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My motives are misunderstood - Mallya

ESPN Staff
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Force India team principal Vijay Mallya insists he is not in Formula One for the publicity it generates.

The Indian businessman took over the struggling Spyker outfit in 2008 and has moved it gradually up the grid over the past five years. In 2011 the Sahara Group bought a 42.5% share in the team, but Mallya remained as the figurehead and continues to use the outfit to promote brands owned by his drinks conglomerate United Breweries.

However, Mallya, who leaves the day-to-day running of the team to deputy team principal Bob Fernley, says he has not drawn satisfaction from the publicity Force India has generated for him, but from seeing it gradually progress up the grid.

"I didn't get into Formula One or lead the team up gradually over the last five years to get publicity out of it," he told ESPN. "My satisfaction comes when the cars are right up there and scoring points.

"I think the team has become passionate about it, I noticed when I first took over the team in 2008 there was no passion. People were used to being in Q1 and there was no ambition to be in Q2 because it wasn't possible. So long as you were 17th or 18th you did a great job; so long as there was someone behind and you weren't the backmarker.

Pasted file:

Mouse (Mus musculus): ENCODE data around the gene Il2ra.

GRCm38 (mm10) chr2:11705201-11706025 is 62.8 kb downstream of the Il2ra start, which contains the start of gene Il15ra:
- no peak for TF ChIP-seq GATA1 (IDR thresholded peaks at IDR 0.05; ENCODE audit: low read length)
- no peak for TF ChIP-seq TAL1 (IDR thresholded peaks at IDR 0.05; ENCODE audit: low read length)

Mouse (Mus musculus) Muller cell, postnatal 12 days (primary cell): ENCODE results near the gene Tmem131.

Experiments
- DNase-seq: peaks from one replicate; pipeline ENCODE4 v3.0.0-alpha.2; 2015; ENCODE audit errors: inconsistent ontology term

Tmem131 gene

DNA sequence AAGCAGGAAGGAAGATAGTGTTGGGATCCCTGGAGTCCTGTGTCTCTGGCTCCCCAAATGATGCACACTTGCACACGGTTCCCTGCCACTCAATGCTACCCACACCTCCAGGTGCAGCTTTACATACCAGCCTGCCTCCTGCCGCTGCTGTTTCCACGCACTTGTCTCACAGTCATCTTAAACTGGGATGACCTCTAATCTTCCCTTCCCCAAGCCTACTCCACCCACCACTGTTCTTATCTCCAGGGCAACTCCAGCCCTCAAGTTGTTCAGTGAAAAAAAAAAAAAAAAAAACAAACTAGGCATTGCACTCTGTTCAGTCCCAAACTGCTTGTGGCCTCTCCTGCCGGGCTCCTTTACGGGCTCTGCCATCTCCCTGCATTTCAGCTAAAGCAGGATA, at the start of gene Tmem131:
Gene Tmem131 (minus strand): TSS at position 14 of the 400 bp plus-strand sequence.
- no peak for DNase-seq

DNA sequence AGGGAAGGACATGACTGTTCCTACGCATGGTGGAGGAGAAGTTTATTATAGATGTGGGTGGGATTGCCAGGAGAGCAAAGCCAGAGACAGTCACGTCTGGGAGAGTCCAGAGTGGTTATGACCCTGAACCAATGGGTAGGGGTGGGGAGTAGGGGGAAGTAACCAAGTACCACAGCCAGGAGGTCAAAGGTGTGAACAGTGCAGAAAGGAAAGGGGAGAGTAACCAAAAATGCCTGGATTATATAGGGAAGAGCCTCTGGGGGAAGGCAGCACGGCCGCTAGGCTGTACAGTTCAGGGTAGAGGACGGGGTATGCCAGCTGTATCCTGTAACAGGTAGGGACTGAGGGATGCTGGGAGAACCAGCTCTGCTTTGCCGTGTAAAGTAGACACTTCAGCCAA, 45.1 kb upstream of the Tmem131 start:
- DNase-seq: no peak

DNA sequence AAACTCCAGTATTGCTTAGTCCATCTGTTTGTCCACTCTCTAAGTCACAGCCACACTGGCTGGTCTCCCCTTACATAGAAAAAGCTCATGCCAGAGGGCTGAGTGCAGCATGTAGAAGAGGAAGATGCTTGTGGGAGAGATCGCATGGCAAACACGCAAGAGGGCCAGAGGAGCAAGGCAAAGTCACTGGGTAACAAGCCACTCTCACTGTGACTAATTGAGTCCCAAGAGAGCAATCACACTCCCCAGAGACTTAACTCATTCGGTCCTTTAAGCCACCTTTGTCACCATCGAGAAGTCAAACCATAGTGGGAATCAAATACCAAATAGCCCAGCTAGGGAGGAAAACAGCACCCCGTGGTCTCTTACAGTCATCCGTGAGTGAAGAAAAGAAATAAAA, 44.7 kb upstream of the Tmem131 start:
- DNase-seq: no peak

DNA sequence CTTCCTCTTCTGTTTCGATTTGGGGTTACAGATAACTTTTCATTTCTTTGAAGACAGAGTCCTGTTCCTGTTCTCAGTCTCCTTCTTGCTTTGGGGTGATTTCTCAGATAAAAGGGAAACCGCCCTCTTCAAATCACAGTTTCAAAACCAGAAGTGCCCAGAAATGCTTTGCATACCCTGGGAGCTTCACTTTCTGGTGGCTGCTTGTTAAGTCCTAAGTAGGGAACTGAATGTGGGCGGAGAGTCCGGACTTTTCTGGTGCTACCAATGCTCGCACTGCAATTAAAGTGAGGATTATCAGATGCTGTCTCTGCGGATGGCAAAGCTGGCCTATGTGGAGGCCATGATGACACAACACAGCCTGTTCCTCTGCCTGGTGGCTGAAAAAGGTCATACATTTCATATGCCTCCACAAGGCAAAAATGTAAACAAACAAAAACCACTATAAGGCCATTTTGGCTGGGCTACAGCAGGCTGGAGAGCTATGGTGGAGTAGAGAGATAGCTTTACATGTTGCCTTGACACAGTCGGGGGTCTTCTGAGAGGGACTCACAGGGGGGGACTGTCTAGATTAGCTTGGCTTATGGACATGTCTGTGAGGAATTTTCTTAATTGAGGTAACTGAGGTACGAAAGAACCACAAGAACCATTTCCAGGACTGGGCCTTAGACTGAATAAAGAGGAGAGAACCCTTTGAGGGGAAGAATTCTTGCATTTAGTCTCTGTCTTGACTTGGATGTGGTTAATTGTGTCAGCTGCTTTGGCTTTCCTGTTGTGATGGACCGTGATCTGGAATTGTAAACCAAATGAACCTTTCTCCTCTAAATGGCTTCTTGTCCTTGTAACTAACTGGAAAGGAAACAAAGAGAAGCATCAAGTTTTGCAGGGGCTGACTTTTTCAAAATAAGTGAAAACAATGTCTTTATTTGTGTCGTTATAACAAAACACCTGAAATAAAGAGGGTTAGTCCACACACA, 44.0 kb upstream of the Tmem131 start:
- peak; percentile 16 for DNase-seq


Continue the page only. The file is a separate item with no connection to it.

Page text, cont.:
"I changed all that considerably. I put in the right tools, the right people and we've not been overambitious. We've set the goals year on year very realistically, but we have performed exactly as per expectation. I'm very pleased but whether the publicity comes with it or not is irrelevant to me."

Mallya, the self proclaimed "King of Good Times", has weathered a storm of negative publicity in India recently as his airline business has hit difficulties. But he insists he is not worried about how he is portrayed by the media in his home country.

"I come from India, I'm proud to be Indian, but I'm not proud of the Indian media," he added. "The Indian media are very irresponsible, very sensationalist and there are no libel laws so no-one is held accountable. So anybody can write whatever the hell they want. I've been at the receiving end of the Indian media for years and, frankly, I don't care anymore."

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